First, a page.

- How is CrossFit the same or different from your NFL strength & conditioning?
- How has CrossFit impacted you as an athlete since you started?
We sat down with Dana Stubblefield, two-time NFL Pro-Bowl defensive lineman and former Defensive Player of the Year with the San Francisco 49ers. Dana now lives in San Jose, CA and is currently a CrossFitter at CrossFit Silicon Valley, where he’s become the beloved ringleader of the 9am crew. To call Dana strong would be a huge understatement. Although there’s no video recording of it as proof, several SV athletes have witnessed him perform “Isabel” (30 snatches for time at 135#) at 1:45 with a short break after 25 snatches. We wanted to talk to him about his CrossFit experience and how it compares to the strength and conditioning programs he’s experienced before joining.
Dana: I always like to challenge my body with something new. During each of my 12 years in the NFL, I would find a different type of workout or trainer to challenge my body. I didn’t want to keep doing the same old five sets of squats or five sets of bench — you know, the normal heavy lifting. When I found CrossFit through my wife Terry, it was a perfect fit.
Dana: For me it wasn’t lifting the weight, because I had the strength and I’ve done Olympic lifting. The biggest challenge was taking advice from the coaches and doing it the CrossFit way.
Dana: An example would be squats. Getting down lower [below parallel] on a squat. My power cleans. Getting low on cleans. You can do a power clean, but can you do burpees and box jumps with them for time? That was the CrossFit way.
Dana: I see CrossFit as a valuable tool for training NFL players because it teaches you as a big guy to move fast. As a defensive or offensive lineman, the farthest you run is 30 or 40 yards in short spurts, so the strength and conditioning you get from CrossFit is huge for them. I think that’s where CrossFit would be so effective for NFL players. The flexibility and mobility you get for a big guy also helps.
Dana: My thing is I would tell my football players — my linemen — to wrestle, because of the speed and the one-on- one work. Now that CrossFit is here, I tell them to do CrossFit. You would get your strength and your movement and your speed. I think it is great because of the flexibility and the cardio workout — the cardio workout is phenomenal.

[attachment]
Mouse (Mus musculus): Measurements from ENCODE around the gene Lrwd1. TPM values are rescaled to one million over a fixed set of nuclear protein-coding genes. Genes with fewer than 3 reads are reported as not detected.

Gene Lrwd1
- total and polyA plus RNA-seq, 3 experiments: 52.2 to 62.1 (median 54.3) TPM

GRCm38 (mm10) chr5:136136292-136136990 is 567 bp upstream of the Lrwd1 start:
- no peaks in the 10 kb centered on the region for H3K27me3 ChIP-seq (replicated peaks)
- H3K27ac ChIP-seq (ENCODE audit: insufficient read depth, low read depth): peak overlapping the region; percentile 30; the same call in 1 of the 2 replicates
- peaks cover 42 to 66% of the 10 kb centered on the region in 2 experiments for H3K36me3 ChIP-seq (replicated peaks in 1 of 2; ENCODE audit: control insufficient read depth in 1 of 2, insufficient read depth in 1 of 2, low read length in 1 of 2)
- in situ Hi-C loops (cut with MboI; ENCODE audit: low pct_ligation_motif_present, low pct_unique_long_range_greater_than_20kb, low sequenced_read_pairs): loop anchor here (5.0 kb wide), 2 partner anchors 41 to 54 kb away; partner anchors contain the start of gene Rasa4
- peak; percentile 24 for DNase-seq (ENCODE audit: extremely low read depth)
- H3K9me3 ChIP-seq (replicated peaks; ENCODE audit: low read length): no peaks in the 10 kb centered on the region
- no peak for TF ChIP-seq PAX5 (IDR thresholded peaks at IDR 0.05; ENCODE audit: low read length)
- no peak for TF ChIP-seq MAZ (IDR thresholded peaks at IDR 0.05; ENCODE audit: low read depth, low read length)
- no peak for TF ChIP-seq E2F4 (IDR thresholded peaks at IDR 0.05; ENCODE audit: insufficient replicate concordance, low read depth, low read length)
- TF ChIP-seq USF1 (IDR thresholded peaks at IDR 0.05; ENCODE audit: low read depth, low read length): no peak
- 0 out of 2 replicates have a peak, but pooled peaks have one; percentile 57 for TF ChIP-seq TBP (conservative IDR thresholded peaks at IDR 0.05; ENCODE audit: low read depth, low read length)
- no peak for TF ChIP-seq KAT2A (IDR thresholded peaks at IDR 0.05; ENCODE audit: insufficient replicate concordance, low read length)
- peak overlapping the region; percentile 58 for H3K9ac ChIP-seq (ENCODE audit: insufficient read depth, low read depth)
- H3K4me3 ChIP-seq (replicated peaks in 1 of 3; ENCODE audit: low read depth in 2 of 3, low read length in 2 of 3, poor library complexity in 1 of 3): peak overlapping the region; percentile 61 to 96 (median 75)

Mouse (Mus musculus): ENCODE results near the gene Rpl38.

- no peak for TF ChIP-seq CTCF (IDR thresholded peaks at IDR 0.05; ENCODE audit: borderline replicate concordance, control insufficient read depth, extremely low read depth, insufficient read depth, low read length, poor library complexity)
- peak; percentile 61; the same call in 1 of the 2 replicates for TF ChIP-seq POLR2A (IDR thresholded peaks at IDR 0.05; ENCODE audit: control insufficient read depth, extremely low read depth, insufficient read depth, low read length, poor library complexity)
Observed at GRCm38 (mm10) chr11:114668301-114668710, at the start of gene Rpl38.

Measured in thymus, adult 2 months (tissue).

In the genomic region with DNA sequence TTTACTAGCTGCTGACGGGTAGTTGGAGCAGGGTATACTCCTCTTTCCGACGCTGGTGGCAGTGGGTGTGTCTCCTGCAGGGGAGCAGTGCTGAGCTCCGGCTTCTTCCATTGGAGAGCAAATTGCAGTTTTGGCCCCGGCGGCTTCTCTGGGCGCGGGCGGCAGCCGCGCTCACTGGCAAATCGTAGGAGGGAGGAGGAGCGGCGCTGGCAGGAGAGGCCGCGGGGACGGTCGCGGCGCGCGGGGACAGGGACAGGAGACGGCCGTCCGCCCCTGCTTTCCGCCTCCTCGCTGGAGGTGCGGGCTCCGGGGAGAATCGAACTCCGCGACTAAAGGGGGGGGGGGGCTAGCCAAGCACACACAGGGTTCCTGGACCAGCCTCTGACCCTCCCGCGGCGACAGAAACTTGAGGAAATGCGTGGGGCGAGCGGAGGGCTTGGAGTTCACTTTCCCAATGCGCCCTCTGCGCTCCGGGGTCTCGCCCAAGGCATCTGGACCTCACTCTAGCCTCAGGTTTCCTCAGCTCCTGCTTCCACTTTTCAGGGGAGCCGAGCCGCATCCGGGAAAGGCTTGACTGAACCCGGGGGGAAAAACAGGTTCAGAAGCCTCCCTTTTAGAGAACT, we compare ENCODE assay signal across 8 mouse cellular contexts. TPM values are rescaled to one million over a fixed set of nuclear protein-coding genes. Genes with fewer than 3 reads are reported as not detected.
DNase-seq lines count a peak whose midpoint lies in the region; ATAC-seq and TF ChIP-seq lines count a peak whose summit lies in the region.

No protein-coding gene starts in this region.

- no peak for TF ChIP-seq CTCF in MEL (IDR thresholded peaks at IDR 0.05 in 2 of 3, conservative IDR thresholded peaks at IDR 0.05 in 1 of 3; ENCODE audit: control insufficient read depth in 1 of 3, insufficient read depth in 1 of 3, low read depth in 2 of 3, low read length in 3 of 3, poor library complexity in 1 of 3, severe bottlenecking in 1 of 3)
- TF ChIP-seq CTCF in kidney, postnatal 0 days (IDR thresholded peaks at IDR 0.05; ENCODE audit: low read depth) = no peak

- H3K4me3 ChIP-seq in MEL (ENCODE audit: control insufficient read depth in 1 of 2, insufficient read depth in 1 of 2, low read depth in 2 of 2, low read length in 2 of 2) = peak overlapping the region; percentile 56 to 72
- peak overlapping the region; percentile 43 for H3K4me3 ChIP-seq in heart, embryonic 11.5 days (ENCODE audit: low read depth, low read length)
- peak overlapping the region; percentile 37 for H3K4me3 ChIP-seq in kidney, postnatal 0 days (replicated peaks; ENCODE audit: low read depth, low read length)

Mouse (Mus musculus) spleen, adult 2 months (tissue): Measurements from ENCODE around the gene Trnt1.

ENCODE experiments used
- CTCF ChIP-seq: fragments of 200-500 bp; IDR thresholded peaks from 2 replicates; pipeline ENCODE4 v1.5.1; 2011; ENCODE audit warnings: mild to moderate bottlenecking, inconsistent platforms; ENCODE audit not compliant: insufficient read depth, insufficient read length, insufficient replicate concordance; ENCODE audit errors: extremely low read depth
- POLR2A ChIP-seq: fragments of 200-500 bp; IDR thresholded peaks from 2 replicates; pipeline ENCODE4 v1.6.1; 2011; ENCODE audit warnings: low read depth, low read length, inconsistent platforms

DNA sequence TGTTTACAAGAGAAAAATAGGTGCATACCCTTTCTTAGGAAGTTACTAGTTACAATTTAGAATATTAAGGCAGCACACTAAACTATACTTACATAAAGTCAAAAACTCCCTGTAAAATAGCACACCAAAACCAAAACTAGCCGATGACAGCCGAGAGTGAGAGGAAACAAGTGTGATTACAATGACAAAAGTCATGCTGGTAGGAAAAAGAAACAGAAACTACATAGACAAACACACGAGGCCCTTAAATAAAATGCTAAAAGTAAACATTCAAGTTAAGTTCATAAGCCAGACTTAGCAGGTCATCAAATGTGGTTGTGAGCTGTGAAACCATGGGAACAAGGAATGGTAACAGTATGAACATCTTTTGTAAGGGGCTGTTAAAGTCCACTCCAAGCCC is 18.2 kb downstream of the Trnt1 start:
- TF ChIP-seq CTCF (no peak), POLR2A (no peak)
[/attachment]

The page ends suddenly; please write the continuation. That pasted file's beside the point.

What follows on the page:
Dana: I wish this was around when I played because I was one of those defensive linemen that was big and fast and mobile. This would have fit in my back pocket. I could have played a good 14 years! All the flexibility is preventing you from getting injured since you are not being all tight, not being all sore. This matters especially late in the season, once you got to the 11th and 12th games; being in shape prevents you from being hurt later in the year.
Dana: Yes! Definitely. Talking with Judd and those guys, I want to compete now that I’m getting it. I’m knowing it, I’m doing it right, so I want to start competing. My wife’s coming in. My son. My daughter. I’m getting my whole family involved. Once an athlete, always an athlete.
Dana: I blew my medial collateral ligament, my meniscus in my right knee. I tore my Achilles and my left knee. I have ligament damage in my LCL. I’ve had shoulder surgery.
Dana: Oh my gosh — it was like a rehab because all the stretching and all the mobility work we’re doing has gotten the scar tissue out of there. It has enabled me to bend my knees without the pain. That’s why doing it the CrossFit way, you learn to do it correctly so you don’t feel the pain the way I did when I was training for football. It was just a matter of buying into the program. Once I bought into it, then I reaped the benefits of doing it the right way. It was like, “oh my gosh, I can go lower on a squat and my knees don’t hurt pushing that type of weight.”
Dana: Yes. They told me that deep squats were bad for my knees. Even deep bench presses were discouraged because when you did that you were using your chest as a crutch to bounce off of, so they didn’t want you to do it. In the NFL, they’re stubborn in what they allow into their little cult as far as working out. A lot of them are just starting to teach Olympic lifts. They just felt like guys would get hurt trying to do them. Every year, I’d get a personal trainer to train me in the offseason because I wasn’t satisfied with the strength and conditioning occurring at NFL facilities.
Dana: The strength has always been there. It’s coming back. What’s most important is that now I can push that same weight at a faster pace and then move on and do something else like gymnastics. I’m pushing my cardio level further than what’s it been before, like back to when I used to wrestle. Now I can push heavy weight faster — the correct way — and do something else.